The teacher evaluation privacy law, effective July 1, 2012, limits public access to teacher evaluations. Prior to the enactment of this law, virtually anyone, including the media, by virtue of the state’s Freedom of Information Law and related court decisions, could request and be given broad disclosure of individual names of teachers and their evaluation scores and ratings. The new privacy law protects teachers’ legitimate right to privacy. The law does not totally prohibit the release of all evaluation information, but establishes limits and guidelines for what information may be provided to parents and what districts and the State Education Department (SED) must make available to the general public.
Disclosure of Individual Teacher Evaluation Data
Districts must, upon receipt of a parent’s or legal guardian’s request, provide specific evaluation information, subject to various conditions:
- Districts are required to make reasonable efforts to verify that any request received is a bona fide request made by a parent or guardian who is entitled to the evaluation information.
- Only the previous year’s final rating and composite score of any classroom teacher to which their student is currently assigned may be released. This means that only the HEDI rating category and the composite (0-100 numeric) score may be shared with the parent or legal guardian who has made the request.
- The district may not disclose teacher sub-component scores.
- The prior year’s final rating and composite score may be reviewed and received by the parent or guardian of a current year’s student in any manner, including in person or by phone.
- Parents are not entitled to the evaluation data for any teacher their student might have in the future or has had in the past.
- The district shall offer parents the opportunity to understand the evaluation scoring system as it relates to student performance. Districts also have an obligation to provide notice to parents and legal guardians of the right to obtain such evaluation data. Such information may be provided through a general publication created by the district for those purposes.
- All other teacher-specific evaluation information including APPR forms or documentation, such as rubric scores and notes for the 60 percent Other Measures of Effective Teaching Practice are confidential and under the privacy law is explicitly “not subject to disclosure.”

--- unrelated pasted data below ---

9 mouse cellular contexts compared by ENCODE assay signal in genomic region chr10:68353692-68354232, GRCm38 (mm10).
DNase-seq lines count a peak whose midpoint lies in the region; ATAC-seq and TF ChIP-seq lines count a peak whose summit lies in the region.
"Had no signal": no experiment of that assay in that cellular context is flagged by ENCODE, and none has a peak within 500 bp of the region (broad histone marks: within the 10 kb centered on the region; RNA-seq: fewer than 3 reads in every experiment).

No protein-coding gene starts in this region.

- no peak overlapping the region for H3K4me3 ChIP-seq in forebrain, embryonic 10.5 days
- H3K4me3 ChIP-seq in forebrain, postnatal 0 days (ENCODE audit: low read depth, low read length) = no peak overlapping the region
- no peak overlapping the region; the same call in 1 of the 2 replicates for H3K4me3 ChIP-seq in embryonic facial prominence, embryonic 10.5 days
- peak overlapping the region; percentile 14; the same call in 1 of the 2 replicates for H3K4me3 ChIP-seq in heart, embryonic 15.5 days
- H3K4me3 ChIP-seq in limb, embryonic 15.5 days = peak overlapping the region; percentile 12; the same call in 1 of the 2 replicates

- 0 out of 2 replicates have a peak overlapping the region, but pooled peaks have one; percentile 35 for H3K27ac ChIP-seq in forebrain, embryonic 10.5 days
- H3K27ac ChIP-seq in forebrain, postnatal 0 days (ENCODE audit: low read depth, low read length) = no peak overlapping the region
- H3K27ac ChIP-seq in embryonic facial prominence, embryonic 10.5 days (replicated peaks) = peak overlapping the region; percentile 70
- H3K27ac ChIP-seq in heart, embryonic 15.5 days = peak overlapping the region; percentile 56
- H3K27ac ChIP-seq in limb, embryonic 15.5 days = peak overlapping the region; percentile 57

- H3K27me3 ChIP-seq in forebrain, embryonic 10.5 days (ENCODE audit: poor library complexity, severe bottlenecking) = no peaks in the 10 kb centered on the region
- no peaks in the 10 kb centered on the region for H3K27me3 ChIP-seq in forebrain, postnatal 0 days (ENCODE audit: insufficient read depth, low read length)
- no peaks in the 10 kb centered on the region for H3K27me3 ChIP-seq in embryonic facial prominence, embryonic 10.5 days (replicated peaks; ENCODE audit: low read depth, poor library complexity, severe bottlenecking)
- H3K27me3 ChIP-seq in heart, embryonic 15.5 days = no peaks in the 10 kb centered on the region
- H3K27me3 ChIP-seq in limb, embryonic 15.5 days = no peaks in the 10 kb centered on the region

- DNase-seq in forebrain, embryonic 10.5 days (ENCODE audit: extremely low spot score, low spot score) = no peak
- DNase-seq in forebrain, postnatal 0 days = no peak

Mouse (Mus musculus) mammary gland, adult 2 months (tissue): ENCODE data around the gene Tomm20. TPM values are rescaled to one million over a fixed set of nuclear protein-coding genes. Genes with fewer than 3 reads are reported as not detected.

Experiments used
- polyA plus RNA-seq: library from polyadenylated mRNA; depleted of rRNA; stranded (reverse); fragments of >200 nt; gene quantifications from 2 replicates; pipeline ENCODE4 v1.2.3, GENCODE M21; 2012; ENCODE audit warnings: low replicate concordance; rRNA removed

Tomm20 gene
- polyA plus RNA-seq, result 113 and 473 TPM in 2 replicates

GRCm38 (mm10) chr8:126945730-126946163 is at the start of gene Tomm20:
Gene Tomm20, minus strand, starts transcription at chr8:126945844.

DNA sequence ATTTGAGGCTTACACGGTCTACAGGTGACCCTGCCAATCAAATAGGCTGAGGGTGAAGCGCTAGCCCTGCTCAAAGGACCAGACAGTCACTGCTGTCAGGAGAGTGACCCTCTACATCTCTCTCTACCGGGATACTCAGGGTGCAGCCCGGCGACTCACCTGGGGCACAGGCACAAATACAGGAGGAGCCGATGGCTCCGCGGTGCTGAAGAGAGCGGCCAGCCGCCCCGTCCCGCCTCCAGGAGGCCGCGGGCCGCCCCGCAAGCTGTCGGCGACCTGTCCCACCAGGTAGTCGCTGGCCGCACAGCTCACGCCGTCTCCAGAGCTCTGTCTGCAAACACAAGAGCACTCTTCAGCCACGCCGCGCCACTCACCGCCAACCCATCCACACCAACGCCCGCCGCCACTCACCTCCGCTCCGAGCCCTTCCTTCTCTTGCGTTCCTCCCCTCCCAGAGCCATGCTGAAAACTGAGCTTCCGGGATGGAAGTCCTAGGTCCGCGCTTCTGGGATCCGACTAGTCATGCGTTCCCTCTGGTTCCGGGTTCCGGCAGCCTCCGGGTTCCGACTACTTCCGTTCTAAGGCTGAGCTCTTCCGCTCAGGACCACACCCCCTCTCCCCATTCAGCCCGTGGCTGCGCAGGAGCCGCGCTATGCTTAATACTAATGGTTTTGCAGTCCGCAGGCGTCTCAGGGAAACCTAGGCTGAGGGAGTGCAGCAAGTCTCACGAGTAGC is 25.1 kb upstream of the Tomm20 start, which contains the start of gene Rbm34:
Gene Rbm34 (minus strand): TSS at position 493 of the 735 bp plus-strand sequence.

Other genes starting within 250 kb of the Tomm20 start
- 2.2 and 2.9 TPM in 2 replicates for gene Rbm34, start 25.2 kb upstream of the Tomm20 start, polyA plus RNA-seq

- In order for the evaluation data to be released to a parent or guardian by a district, the teacher’s evaluation must be final. Should there be an appeal pending regarding the evaluation it is a non-final evaluation and its contents are not to be shared.
Public Disclosure of Information
New York State accepts federal funds through a number of programs. Federal law stipulates that accepting these funds requires states to make certain district and building level data available to the public. Under the privacy law, this data may include the final ratings and composite effectiveness scores as well as any component of the rating. The law enables this release of evaluation data, but with restrictions. Under the privacy law, the SED and each school district and BOCES must provide to the public the following evaluation data:
- The percentage of teachers and principals within each evaluation rating category.
- Changes from the previous year. Not within the specific categories, but the percentage moving from higher to lower and from lower to higher categories, and the percent that remained the same.
- Tenure grants and denials based upon final rating categories.
Most importantly, the privacy law expressly states that SED and each school district must ensure that any evaluation data released does not include “personally identifying information” for any teacher. This means that the evaluation data cannot be released by SED or a district if it is possible for someone to connect a rating with individual teachers. This is more than just removing names. For example, if a school has three fourth grade teachers and they all receive the same rating, you would not need to know their names to know the ratings of these four teachers. In this scenario, the data cannot be released as it automatically provides “personally identifying information,” namely the identity of all three fourth grade teachers and their evaluation rating.
SED is still developing the suppression rules for the release of this data.